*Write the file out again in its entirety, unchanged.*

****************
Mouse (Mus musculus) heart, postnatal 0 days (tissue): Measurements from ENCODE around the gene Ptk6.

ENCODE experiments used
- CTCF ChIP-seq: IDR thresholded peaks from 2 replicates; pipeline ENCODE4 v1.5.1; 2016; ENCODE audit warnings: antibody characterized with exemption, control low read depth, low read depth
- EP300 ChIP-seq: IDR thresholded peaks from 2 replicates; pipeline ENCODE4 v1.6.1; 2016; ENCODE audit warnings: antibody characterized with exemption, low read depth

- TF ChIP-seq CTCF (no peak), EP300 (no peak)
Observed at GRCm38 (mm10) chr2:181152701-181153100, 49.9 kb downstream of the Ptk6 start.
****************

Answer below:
Mouse (Mus musculus) heart, postnatal 0 days (tissue): Measurements from ENCODE around the gene Ptk6.

ENCODE experiments used
- CTCF ChIP-seq: IDR thresholded peaks from 2 replicates; pipeline ENCODE4 v1.5.1; 2016; ENCODE audit warnings: antibody characterized with exemption, control low read depth, low read depth
- EP300 ChIP-seq: IDR thresholded peaks from 2 replicates; pipeline ENCODE4 v1.6.1; 2016; ENCODE audit warnings: antibody characterized with exemption, low read depth

- TF ChIP-seq CTCF (no peak), EP300 (no peak)
Observed at GRCm38 (mm10) chr2:181152701-181153100, 49.9 kb downstream of the Ptk6 start.